Category Archives: Disability

Bums on seats? Not in a “relaxed performance”

Imagine an actor delivering a monologue in the complete opposite of a quiet carriage. Imagine audience members coming and going as they please throughout the show, standing up, sitting down, and making as much noise as they want. Forget bums on seats, this is bums being allowed to wiggle on seats, shuffle, fidget and move. And neither cast nor crew can protest.

It sounds like every actor’s worst nightmare – and every learning disabled theatre-goer’s absolute dream.

The scenario is pretty much what the cast and crew at the National Theatre are expecting on Saturday as the venues holds its first “relaxed performance” of Mark Haddon’s The Curious Incident of the Dog in the Night-Time.

It is the perfect antidote to the treatment meted out to some families – I speak from (unpleasant) experience with my sister and recall the fate that befell 12-year-old Gregor Morris last year and many more besides.

The atmosphere in the auditorium will be relaxed to provide “a more supportive environment”, as the NT says of the laissez-faire attitude to audience behavior. The theatre has provided “visual stories” to anyone coming to the performance – essentially support material to help people know what to expect from the visit.

The Curious Incident of the Dog in the Night-Time, Paul Ritter as Ed, Luke Treadway as Christopher Boone (photo: Manuel Harlan)

Crucially, there is to be no change in the content (why should an audience member be patronised or cheated on the drama simply because he or she has a learning disability?) and the play,
adapted by Simon Stephens, has not been 
specifically adapted for the special performance. As the NT puts it, despite the relaxed atmosphere, “this play is most suitable for those who will enjoy a narrative-driven performance”.

Luke Treadway as Christopher Boone and Niamh Cusack as Siobhan (photo: Manuel Harlan)

The theatre already runs audio-described and captioned performances and free touch tours for the visually impaired, but the new venture is the first of its kind for the venue.

Ros Hayes, the NT’s head of access, explains why it’s been launched: “We’ve watched the pioneering work on relaxed performances done by theatres like the Unicorn and West Yorkshire Playhouse with great interest and admiration and are now taking the opportunity to run a pilot relaxed performance. It’s something we’ve been wanting to introduce for some time and Curious spurred us into action.”

Given that a persistent cough or a rustling sweet wrapper is, in most theatres, an eyebrow-raising offence and not a ringing mobile phone could have you ejected faster than you can say “out damned spot”, how is the cast preparing for the distraction that a relaxed performance will inevitably result in? Hayes adds: “We’ve been working with a consultant with experience in this field and she will fully brief the company about what they might expect and how to handle any interruptions (many of the cast visited schools with pupils on an autistic spectrum in preparation for the play).” Crucially, it’s not just actors who are signed up to the idea: “Our box office and front of house teams have also been fully briefed.”

Hayes explains that the video, sound and lighting teams will adjust the effects for the performance – for example, softening and reducing lighting, sound and other special effects. The cast is rehearsing with these adjusted effects and adjusting some of their moves, so they don’t move too closely among the audience for example.

Interestingly, the NT is keen to encourage more performances for adults along these lines. Comparatively speaking, there is much more provision in the theatre and arts sector for children with special needs or disabilities – the Unicorn and special autism-friendly film screenings, to name but two, and I recently came across a learning disability-friendly panto via East Kent Mencap too.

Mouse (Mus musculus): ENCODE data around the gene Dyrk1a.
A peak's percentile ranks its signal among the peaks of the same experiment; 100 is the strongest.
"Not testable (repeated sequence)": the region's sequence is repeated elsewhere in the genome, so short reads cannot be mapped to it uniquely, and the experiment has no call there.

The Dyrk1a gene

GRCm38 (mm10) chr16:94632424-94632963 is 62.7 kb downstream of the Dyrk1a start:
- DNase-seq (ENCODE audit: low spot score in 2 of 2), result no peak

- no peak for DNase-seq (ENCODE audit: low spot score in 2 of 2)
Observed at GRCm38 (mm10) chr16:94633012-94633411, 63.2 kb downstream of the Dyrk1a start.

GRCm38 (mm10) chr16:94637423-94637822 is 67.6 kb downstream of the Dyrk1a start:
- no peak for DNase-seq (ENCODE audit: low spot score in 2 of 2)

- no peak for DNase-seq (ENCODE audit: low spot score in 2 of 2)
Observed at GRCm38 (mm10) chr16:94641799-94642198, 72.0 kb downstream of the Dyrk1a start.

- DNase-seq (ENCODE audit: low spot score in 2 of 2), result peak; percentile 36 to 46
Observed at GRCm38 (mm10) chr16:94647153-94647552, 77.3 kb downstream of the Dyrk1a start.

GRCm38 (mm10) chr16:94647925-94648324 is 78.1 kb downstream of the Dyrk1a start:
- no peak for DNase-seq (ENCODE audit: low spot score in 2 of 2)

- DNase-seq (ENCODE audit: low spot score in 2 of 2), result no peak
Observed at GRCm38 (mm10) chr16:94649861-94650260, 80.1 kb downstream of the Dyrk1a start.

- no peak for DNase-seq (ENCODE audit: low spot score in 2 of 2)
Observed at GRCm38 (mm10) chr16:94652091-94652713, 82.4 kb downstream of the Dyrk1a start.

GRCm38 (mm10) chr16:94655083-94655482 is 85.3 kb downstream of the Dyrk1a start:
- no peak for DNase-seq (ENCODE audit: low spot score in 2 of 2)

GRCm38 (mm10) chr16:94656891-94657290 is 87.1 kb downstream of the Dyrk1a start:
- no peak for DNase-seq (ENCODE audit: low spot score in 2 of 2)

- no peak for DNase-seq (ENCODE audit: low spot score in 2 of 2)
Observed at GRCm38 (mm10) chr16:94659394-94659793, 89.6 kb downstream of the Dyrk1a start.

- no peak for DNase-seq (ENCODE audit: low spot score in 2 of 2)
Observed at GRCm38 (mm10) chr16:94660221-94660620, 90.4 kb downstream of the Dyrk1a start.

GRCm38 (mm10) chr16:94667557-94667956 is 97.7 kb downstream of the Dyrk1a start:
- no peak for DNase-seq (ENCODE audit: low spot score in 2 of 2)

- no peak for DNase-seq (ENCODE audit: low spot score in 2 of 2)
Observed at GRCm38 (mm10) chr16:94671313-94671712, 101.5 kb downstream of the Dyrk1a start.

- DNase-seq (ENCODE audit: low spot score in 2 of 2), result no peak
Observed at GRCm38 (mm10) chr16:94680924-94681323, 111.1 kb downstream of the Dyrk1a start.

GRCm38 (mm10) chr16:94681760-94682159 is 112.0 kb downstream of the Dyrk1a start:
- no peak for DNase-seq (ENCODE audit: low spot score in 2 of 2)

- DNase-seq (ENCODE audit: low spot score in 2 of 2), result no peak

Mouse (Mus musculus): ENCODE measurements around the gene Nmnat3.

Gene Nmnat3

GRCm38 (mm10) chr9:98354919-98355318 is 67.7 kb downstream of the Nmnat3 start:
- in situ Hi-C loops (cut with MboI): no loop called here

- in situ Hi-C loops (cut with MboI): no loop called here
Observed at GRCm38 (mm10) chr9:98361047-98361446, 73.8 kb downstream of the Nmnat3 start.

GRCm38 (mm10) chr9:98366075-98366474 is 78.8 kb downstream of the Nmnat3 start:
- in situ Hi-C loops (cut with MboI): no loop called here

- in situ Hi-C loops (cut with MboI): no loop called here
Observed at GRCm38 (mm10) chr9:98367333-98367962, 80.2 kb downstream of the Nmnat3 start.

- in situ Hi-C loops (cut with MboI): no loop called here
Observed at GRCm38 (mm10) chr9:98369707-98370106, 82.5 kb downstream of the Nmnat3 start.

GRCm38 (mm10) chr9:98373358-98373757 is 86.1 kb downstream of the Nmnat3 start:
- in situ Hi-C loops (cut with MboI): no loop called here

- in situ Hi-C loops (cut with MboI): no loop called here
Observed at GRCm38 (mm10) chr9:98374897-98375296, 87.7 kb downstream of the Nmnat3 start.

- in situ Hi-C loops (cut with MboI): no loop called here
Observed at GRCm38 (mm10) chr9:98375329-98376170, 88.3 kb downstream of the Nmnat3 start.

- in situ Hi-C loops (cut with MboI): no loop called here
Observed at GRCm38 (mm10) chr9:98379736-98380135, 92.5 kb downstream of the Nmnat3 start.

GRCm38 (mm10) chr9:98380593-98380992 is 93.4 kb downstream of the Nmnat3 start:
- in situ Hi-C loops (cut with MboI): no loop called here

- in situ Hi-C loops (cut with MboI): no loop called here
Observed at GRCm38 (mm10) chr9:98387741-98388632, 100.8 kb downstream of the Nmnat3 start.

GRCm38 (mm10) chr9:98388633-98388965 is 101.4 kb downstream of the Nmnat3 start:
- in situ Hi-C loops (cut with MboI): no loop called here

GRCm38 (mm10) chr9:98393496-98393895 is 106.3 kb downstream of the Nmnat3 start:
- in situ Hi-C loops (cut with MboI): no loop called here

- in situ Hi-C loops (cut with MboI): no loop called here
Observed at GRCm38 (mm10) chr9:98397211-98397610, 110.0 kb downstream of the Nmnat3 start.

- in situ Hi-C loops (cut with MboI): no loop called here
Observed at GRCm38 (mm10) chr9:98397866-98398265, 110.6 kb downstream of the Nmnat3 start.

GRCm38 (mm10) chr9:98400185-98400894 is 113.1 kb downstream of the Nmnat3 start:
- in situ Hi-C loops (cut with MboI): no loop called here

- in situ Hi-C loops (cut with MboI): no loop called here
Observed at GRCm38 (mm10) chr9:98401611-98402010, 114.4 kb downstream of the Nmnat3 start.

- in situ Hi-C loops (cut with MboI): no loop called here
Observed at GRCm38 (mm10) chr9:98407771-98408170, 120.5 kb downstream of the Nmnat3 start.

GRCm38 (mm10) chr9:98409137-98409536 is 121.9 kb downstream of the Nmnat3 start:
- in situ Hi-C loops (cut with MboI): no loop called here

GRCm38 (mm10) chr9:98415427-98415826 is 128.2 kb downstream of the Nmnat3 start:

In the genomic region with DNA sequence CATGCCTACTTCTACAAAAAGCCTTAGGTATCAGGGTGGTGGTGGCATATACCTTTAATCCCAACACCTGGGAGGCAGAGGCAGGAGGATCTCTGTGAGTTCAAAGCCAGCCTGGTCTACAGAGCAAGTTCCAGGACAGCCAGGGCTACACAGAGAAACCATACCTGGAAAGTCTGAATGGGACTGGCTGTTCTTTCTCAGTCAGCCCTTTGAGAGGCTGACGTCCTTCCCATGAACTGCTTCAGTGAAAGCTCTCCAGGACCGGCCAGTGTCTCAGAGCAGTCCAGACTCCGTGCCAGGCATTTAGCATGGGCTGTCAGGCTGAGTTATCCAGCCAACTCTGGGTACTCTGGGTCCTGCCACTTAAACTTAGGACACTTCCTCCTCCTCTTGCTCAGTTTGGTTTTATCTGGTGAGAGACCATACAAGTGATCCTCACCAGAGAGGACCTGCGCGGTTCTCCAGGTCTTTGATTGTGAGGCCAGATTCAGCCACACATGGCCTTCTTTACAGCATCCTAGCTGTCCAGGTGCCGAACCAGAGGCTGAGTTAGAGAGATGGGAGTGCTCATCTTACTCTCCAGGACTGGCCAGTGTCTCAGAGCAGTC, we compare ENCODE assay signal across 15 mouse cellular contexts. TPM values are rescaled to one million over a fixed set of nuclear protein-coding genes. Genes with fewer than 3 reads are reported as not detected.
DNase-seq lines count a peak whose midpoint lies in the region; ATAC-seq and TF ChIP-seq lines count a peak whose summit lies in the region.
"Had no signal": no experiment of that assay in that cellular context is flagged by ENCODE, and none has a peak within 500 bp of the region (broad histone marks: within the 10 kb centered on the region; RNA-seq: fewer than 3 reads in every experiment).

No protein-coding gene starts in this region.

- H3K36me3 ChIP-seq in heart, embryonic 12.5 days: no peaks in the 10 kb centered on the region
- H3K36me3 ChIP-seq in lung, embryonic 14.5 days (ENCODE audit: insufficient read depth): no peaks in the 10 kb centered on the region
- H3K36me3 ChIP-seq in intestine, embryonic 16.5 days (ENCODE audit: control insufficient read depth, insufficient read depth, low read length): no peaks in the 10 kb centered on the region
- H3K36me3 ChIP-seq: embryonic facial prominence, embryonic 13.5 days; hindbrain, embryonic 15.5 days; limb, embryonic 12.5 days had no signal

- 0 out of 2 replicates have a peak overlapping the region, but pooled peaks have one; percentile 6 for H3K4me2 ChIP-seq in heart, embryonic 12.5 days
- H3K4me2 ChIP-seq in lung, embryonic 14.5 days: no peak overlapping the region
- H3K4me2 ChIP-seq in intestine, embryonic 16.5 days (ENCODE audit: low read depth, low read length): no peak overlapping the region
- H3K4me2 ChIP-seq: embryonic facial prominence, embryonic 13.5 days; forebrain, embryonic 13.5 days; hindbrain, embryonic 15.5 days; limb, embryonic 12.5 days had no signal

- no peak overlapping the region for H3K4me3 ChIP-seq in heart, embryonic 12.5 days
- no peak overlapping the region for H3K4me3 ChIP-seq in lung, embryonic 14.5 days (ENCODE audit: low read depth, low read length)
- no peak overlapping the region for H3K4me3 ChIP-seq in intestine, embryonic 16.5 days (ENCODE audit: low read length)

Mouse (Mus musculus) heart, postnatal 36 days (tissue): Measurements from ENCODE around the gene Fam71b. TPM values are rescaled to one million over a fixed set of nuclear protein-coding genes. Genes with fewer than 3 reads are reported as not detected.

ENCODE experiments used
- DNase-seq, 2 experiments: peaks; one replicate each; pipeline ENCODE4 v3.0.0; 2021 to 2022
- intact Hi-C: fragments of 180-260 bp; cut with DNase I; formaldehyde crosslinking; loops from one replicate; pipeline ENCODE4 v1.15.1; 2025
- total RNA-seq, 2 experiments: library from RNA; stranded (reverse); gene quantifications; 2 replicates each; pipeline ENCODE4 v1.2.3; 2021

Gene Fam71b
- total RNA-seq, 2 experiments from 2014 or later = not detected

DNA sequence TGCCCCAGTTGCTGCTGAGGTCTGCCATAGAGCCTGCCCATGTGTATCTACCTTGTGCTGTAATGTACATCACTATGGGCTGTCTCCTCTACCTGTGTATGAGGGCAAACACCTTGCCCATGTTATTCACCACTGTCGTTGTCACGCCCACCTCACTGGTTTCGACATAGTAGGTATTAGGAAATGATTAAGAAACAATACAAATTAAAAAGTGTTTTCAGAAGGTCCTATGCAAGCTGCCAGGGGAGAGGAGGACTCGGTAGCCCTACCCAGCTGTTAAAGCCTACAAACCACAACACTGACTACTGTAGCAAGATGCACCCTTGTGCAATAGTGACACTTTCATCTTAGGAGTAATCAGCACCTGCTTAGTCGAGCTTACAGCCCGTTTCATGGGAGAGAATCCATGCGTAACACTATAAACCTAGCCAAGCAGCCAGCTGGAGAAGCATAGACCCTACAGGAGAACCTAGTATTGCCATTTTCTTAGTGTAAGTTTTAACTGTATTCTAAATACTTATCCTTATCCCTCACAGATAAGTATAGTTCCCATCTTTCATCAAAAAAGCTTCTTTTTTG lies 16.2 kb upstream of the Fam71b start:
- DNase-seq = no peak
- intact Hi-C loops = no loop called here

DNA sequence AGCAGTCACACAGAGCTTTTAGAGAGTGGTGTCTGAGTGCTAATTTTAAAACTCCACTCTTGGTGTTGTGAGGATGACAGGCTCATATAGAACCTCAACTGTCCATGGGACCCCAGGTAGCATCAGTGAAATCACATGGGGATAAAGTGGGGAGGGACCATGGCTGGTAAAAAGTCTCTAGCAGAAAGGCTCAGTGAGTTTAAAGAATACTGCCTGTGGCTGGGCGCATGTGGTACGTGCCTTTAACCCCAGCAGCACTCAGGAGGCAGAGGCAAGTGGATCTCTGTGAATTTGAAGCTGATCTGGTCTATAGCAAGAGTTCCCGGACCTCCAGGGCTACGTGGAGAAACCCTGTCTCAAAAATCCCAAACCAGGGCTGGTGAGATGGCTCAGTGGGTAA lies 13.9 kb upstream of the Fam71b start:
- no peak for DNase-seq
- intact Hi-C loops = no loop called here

Hayes says: “Curious Incident, although suitable for 13 years upwards, also very much appeals to an adult audience, so we are really keen to see if we can make this work successfully for an older age group. Put simply, we want as many people as possible to be able to enjoy our shows, whatever their needs.”

Encore. Definitely encore.

* The NT’s next relaxed performance, Hansel and Gretel, will be on Saturday 19 January 2013

Fragile X on film: how Mission to Lars could change attitudes

Meher Salman
“Oh really? But she’s so good at dance” was the response of an acquaintance who misheard my explanation that my daughter Raana has fragile X syndrome – she thought I’d said “fragile legs”.

Amusing though this incident from a few years ago is, it demonstrates how few people know about fragile X, the most common form of inherited learning disability estimated to affect at least 1 in 4000 males and 1 in 6000 females.

It is European fragile X awareness day next week, Wednesday 10 October, and the aim is to raise the profile of the syndrome in 16 countries across Europe.

Above, Kate Spicer and her brother Tom at a concert in the fragile x film Mission to Lars (photo: Mission to Lars)

I recently went to a screening of the film Mission To Lars, which features a man with the syndrome as its central subject, and I didn’t quite know what to expect.

But in fact all of us who are affected by fragile X can identify with this film in so many ways. The main reason I feel it’s such an important film is that it raises awareness of fragile X in a touching and moving way.

Tom’s obsession with Lars reminded me of my daughter’s obsession with the singer Noel Sullivan which began after she watched Popstars, the 2001 reality TV show that he was featured in. Even now she’ll mention him randomly in conversations, imagining what song he’ll be singing, or incorporate him in doodles, and likes to look up his latest show on the internet.

On the plus side, her obsession gives her something to talk about and do (from printing off photos to flicking through show brochures) and it’s definitely sparked an interest in musical theatre and music. The flip side is that she constantly repeats herself when talking about him (“when are we going to see the show?”) and it’s totally removed from reality.